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Maine Audubon in Augusta: Summing Up an Amazing Session

The First Session of the 131st Maine Legislature was one of the busiest and most successful we’ve ever had. Super-powered by the addition of our new Policy Advocate, Ches Gundrum, Maine Audubon was able to work on—and help pass—more wildlife-benefitting legislation than any session in recent memory!

It was a whirlwind, with many successes to celebrate but also some issues to continue working on in future sessions. We look forward, as always, to your continued support. We can’t do it without you.

Maine Audubon Advocacy: By The Numbers

Maine Audubon testified on 56 individual bills.

More than 3,600 messages were sent to legislators by Maine Audubon members and supporters.

We had 1,084 signatures on our Loon Lead Tackle petition, our largest petition ever.

How We Did: Maine Audubon Priority Legislation

Maine Audubon chooses a number of priority bills at the beginning of each session to help us focus our work. We are proud that we were able to help many of these priority bills pass this session. See below for details.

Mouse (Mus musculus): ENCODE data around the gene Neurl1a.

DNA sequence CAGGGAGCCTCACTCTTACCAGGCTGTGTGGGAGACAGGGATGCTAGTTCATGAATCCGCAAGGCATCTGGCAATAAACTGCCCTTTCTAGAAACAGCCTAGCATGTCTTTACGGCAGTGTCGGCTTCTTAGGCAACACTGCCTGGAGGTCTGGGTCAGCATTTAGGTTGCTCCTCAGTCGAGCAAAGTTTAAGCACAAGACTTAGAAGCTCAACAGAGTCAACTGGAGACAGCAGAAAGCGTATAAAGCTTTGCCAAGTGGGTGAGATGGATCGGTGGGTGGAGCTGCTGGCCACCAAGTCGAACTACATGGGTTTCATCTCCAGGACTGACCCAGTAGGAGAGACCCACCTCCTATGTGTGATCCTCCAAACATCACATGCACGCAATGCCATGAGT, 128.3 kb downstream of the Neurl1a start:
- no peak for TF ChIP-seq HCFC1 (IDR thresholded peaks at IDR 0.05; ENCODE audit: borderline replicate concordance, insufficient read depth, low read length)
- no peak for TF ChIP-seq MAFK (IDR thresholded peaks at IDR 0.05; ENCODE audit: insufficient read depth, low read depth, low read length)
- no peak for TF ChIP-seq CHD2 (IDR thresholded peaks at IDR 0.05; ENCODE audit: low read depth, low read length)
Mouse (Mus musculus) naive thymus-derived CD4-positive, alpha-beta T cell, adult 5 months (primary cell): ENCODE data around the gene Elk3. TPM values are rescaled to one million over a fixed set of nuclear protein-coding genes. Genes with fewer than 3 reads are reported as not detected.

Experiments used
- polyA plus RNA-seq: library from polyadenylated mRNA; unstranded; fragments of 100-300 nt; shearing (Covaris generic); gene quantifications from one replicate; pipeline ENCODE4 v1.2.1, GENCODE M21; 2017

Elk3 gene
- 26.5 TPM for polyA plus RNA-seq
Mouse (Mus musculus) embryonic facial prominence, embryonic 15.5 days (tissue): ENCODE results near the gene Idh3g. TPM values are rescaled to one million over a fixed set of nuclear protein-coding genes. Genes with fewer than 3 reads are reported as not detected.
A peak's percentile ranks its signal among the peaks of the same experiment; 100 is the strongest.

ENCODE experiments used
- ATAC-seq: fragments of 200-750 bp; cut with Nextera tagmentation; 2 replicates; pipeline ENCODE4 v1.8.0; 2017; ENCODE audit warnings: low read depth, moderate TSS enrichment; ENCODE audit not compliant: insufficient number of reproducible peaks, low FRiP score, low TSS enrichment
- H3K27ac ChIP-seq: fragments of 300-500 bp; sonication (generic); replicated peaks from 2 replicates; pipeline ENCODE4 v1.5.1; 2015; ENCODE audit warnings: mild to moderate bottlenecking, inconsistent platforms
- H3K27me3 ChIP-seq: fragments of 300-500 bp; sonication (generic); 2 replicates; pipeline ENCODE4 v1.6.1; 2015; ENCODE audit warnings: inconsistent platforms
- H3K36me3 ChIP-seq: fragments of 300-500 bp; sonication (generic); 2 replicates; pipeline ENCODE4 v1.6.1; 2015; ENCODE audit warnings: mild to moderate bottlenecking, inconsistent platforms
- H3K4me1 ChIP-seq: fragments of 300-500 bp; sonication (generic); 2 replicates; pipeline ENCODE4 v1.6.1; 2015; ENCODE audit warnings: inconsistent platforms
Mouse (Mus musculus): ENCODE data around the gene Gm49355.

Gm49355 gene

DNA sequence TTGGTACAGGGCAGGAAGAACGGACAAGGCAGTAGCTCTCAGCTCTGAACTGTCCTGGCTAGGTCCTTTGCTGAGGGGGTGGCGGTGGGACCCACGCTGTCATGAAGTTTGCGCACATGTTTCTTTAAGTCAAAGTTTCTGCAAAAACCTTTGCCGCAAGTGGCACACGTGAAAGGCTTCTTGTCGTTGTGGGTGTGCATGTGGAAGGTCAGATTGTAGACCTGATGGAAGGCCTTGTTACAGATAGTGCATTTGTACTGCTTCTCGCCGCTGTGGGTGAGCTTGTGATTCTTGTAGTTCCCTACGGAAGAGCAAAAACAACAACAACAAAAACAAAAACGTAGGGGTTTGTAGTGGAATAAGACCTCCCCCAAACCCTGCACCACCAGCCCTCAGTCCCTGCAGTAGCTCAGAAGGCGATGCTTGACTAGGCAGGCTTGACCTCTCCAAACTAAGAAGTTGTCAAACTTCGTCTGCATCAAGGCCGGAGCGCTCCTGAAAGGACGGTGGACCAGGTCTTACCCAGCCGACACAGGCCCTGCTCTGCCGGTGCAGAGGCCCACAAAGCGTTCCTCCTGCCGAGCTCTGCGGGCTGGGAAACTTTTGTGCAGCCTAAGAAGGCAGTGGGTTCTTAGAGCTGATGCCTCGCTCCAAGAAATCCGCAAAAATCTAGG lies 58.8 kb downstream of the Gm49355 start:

We were thrilled that LD 1895, An Act Regarding the Procurement of Energy from Offshore Wind Resources, earned the support of the Maine Legislature on their final day of session and was signed by Governor Mills soon after. This bill is the culmination of more than a year’s work to help ensure that Maine’s people, wildlife, and climate benefit from renewable energy produced in the Gulf of Maine, and that potential impacts to wildlife and marine habitats are avoided or mitigated to the greatest extent possible. PASSED!

Maine Audubon continues to work to protect our Common Loons with the passage of LD 958, which will phase out the sale and use of painted lead fishing tackle in the state. Loons can accidentally ingest discarded lead tackle from lakebeds, causing injury or death. PASSED!

LD 1246 expands the circumstances in which state agencies consult on strategies to avoid and minimize impacts to endangered and threatened species habitat from new development. The change in law will be particularly important for species that utilize upland habitats, including the New England Cottontail and the Blanding’s Turtle. PASSED!